NBA owners and the NBPA had a quiet July. There were no negotiating sessions and few verbal grenades thrown by either side. Monday's first meeting between the parties since the lockout started seems to have unleashed the vitriol. Since the meeting, commissioner David Stern expressed harsh words for the union, accusing them of not bargaining in good faith, and then the owners took legal action against the union. Yesterday in Baltimore, union chief Billy Hunter had this to say, as per the Chicago Tribune:
"The circumstances have changed among his (Stern's) constituency," said Hunter, the executive director since 1996. "In the last six or seven years, there is a new group of owners to come in who paid a premium for their franchises, and what they're doing is kind of holding his feet to the fire."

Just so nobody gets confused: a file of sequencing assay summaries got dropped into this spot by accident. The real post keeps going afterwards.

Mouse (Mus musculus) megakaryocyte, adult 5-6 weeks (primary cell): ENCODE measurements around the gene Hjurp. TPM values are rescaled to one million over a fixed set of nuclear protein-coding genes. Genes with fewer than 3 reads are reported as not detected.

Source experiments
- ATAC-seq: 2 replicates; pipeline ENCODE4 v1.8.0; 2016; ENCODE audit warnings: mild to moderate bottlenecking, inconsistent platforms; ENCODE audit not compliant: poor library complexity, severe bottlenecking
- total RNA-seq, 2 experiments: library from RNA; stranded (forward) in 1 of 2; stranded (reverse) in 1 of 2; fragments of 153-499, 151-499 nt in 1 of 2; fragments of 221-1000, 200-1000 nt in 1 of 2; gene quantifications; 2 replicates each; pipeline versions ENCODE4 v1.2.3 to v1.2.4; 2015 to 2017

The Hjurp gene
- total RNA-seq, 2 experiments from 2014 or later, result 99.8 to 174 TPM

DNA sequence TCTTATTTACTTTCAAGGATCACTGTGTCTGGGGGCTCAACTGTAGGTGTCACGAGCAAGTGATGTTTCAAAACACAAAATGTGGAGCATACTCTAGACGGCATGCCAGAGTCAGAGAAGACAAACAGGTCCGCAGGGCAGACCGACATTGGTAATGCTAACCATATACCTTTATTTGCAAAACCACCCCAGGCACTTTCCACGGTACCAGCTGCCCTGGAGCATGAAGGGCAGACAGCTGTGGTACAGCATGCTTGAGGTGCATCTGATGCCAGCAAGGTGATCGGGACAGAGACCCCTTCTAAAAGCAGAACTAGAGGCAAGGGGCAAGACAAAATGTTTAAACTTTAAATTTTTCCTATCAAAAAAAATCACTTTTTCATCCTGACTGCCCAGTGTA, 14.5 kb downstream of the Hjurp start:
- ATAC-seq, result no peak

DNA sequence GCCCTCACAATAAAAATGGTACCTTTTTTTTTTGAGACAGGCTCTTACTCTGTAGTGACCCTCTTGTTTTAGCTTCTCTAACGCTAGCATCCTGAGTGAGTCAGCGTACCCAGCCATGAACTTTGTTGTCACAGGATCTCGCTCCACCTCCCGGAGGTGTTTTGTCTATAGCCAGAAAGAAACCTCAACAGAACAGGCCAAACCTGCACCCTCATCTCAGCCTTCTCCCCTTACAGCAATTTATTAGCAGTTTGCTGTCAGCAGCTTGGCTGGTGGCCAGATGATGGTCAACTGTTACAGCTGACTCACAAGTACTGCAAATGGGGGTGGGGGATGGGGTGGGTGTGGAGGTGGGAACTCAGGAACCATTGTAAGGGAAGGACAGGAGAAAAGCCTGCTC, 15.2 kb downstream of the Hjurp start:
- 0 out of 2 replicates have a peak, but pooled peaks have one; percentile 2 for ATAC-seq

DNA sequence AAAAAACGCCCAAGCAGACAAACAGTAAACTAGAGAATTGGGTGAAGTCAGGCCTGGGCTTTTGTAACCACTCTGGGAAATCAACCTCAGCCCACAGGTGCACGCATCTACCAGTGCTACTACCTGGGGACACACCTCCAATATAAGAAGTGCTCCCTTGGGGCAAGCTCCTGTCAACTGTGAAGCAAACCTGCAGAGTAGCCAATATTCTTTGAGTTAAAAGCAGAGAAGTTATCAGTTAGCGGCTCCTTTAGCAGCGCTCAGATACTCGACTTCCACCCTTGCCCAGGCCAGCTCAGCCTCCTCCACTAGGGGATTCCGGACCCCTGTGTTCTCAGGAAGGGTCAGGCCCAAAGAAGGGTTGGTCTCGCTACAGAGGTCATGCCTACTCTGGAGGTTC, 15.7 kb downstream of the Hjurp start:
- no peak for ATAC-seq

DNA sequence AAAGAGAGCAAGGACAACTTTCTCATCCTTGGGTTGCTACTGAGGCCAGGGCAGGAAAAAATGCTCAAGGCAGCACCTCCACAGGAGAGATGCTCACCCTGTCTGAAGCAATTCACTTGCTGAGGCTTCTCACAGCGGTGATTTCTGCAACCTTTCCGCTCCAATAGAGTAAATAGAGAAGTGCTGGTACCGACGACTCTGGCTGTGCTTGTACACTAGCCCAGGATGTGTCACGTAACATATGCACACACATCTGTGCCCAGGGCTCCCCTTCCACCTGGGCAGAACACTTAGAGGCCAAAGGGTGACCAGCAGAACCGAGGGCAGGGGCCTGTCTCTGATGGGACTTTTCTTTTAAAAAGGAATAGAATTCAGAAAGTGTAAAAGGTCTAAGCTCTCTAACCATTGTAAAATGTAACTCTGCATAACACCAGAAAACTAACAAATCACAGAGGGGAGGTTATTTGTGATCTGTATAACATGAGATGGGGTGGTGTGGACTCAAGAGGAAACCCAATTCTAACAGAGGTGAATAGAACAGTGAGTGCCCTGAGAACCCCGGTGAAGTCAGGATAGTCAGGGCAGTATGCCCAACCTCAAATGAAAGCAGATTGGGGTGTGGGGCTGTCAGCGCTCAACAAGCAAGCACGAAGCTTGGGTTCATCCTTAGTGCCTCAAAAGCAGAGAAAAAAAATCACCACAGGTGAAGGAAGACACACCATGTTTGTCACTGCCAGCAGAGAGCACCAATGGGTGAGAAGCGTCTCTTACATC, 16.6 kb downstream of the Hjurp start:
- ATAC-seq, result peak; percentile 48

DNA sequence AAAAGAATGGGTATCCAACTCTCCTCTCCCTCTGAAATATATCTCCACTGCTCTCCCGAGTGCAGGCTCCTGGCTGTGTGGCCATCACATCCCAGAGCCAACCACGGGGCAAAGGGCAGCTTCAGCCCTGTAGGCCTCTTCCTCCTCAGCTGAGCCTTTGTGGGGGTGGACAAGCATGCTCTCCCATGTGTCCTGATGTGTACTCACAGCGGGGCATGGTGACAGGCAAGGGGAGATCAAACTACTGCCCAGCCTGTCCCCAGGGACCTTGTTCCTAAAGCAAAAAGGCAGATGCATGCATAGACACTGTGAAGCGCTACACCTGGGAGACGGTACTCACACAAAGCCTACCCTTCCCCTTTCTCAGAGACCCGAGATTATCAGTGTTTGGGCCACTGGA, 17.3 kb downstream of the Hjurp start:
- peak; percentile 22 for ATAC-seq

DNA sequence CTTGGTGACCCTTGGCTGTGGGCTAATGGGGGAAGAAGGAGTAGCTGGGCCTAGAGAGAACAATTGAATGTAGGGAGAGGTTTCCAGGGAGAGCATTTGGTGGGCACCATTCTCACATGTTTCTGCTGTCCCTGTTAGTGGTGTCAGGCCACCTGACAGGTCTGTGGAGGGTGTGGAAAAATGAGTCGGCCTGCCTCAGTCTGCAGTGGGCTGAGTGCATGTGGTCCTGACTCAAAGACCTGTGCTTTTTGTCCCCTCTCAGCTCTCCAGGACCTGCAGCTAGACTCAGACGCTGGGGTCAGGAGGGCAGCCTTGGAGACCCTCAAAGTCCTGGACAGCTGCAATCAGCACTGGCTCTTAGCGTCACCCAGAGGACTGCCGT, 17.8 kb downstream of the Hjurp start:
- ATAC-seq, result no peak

Because negotiators are dug in, Hunter said "something has to happen that both of us can use as leverage to save face."
Asked by a conference attendee whether there would be a 2011-12 season, he replied: "If I had to bet on it at this moment, I would probably say no."
Reason for alarm? The first impression is that of course we don't want to see each side launching Scuds at the other. Eventually, they'll have to arrive at an agreement and it ultimately does neither side any good to damage the other. They need each other to run a successful league.
However, I see it another way. It was inevitable that it was going to come to this, and the sooner it bottoms out after each side has unloaded their weapons, the sooner they can start to get serious about resolving the conflict. This is all part of the dance. Sure, it's a crappy dance and not close to as fun as the one pictured above, but this is where we are now, and the statements and actions we've seen this week were going to happen sometime. Might as well get them over with now; it's more helpful than each side sitting on their hands doing nothing.